Man survives 16 months at sea

Fish, birds, turtles – anything he could get hold of, he would kill with his bare hands. Jose told his rescuers he even drank turtle blood to stay alive during the 16 months he says he was adrift at sea. When his boat finally washed up at Ebon Atoll on Thursday, halfway between Hawaii and Australia, he was emaciated and barely able to walk. Ola Fjeldstad, a Norwegian anthropology student who’s doing research in the Marshall Islands, said Jose’s fiberglass boat bore the signs of the harrowing 7,500-mile detour:

Ola Fjeldstad, anthropology student:We first found his boat, which was probably a 24-footer, engine broken, grown over with shells and other sea animals. And it had a live baby bird, a dead turtle, some turtle shells, fish leftovers and it was in pretty bad condition.

And there’s tragedy in this tale. There were two people on the boat when it set off from Mexico to El Salvador in September 2012, but Jose said his companion had died several months earlier. Little is known about the circumstances, as so far he’s had to draw pictures to communicate with people on the remote Pacific island because they can’t understand Spanish. Locals have been nursing the long-haired, bearded stranger back to health and Ola Fjeldstad says Jose’s doing much better:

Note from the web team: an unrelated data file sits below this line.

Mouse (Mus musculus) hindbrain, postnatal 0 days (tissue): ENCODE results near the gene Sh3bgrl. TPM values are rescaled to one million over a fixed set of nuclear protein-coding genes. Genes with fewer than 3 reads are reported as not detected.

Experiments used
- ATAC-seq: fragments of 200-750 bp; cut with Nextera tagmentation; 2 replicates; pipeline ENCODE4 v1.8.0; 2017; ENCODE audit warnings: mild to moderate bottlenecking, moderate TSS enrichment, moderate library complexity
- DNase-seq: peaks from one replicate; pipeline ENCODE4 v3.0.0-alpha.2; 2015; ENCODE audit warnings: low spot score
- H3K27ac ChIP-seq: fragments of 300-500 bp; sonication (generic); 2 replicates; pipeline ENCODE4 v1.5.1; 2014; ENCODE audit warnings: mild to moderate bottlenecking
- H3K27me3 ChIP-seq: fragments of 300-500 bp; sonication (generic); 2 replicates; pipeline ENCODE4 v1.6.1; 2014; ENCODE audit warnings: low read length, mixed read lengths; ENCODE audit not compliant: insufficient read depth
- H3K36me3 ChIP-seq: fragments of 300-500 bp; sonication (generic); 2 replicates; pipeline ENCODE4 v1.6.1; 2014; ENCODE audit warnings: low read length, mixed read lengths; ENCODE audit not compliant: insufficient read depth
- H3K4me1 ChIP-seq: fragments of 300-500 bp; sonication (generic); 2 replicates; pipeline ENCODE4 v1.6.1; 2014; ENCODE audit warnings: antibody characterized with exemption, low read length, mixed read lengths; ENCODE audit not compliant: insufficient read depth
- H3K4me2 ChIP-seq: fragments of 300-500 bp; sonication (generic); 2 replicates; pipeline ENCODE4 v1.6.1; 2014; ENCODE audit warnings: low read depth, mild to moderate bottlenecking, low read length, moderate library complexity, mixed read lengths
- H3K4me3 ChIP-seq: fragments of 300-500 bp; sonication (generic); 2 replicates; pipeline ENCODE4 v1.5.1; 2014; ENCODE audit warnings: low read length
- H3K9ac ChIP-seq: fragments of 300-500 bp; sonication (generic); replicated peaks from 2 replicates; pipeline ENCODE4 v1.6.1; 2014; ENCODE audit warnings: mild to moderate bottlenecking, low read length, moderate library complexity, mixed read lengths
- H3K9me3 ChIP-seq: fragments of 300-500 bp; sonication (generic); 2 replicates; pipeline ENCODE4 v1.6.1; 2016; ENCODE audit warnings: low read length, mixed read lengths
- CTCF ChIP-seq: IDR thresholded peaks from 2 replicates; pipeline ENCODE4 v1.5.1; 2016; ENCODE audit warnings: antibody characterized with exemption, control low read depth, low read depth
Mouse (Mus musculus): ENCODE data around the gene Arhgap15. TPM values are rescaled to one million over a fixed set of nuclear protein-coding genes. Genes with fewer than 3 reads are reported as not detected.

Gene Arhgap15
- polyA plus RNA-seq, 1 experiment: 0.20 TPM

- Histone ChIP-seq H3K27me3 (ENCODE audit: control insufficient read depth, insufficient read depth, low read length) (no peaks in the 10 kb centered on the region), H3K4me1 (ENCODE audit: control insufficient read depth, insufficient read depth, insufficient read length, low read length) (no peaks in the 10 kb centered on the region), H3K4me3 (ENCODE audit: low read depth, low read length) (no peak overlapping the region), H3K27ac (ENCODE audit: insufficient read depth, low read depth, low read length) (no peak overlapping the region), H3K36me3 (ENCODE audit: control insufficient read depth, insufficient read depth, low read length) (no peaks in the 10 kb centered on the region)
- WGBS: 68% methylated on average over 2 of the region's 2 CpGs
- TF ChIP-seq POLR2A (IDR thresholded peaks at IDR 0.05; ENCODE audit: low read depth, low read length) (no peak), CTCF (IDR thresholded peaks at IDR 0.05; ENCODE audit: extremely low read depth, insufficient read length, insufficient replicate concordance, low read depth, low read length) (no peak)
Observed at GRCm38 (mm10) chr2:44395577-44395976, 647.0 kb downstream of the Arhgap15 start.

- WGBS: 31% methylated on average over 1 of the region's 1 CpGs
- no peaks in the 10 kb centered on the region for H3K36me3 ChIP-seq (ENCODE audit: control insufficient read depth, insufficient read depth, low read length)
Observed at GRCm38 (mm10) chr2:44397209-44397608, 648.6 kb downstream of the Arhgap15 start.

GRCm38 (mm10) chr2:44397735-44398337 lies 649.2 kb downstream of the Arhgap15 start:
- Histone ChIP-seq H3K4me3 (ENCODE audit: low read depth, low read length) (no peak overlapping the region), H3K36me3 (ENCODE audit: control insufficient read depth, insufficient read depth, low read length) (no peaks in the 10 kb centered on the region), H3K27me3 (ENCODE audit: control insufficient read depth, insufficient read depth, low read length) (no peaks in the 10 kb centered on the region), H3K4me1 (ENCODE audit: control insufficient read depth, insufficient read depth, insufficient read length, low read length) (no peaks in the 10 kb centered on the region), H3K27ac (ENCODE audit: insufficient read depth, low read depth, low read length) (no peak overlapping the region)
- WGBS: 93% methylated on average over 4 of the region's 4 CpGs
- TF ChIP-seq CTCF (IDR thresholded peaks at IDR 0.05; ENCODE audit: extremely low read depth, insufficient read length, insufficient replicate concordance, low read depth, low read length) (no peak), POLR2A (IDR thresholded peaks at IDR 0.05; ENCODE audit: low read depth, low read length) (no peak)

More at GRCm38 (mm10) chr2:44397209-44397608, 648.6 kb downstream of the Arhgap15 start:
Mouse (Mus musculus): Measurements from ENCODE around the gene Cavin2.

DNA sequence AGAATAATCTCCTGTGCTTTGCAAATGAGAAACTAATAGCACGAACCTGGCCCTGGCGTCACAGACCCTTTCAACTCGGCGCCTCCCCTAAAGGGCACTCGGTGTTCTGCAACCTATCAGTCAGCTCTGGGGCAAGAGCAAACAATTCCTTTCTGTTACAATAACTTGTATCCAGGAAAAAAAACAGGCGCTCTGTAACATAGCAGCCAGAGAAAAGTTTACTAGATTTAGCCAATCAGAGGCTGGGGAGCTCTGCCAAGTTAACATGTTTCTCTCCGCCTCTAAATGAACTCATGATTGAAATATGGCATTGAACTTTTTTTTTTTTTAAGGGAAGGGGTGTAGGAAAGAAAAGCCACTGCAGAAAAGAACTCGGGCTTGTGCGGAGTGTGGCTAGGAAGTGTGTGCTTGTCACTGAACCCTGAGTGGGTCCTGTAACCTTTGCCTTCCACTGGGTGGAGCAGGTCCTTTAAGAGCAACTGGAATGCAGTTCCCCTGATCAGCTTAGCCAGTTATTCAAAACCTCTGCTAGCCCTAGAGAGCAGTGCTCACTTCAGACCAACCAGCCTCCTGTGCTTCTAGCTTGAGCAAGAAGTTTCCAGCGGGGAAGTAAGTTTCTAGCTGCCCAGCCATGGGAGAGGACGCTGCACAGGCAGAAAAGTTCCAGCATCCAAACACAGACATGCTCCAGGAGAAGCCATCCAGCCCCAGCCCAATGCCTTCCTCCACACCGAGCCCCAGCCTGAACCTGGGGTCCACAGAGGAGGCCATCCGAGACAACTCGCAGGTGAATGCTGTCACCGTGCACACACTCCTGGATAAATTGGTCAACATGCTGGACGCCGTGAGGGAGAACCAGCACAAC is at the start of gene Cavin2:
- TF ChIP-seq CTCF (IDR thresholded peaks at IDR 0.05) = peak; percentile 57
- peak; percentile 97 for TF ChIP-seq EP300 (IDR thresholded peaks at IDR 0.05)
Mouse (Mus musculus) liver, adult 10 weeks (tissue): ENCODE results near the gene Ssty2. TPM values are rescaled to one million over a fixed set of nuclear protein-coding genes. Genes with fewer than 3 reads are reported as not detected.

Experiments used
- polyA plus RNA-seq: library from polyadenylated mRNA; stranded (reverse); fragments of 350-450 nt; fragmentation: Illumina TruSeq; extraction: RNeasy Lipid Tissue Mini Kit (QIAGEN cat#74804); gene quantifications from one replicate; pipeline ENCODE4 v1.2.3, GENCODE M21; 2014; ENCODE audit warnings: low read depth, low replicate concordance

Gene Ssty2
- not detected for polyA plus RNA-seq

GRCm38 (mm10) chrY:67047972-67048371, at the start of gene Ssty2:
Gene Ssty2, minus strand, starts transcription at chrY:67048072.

Ola Fjeldstad, anthropology student:He’s gained a lot of strength. He’s been eating a lot of food, fish, rice, fruit and drinking coffee. He’s in a lot better shape now. He’s able to walk around by himself. He’s cracking jokes!

There are good reasons to be cheerful; had he missed the Marshall Islands, it could have been another 1,000 or so miles before Jose would have had any hope of hitting land again.

Paris smog

Seven hundred police will be monitoring traffic from early in the morning. If you’re caught in an even-numbered car, you’re liable to a small fine, and you’ll be told to turn back home. There are exceptions for electric and hybrid vehicles, and for cars carrying three or more passengers.

The measure’s been tried once before, in 1997, when it’s claimed it did have a noticeable impact on improving air quality. However for many people in Paris and the suburbs it’s going to mean a day of inconvenience, and delivery companies are already complaining of lost income.

Politically, the stakes are high, because it comes just a week before Parisians start electing their new mayor.

Children aid malaria vaccine hunt

In an area of Tanzania where malaria is rife, scientists have found a small group of children who are naturally resistant to the disease. Tests revealed that their immune system produces an antibody that attacks the malaria-causing parasite.

It traps the tiny organism in red blood cells, preventing it from bursting out and spreading throughout the body. The team found that injecting a form of this antibody into mice protected the animals from malaria.

The scientists say the results are encouraging but further trials in primates and humans are needed to fully assess the vaccine’s promise.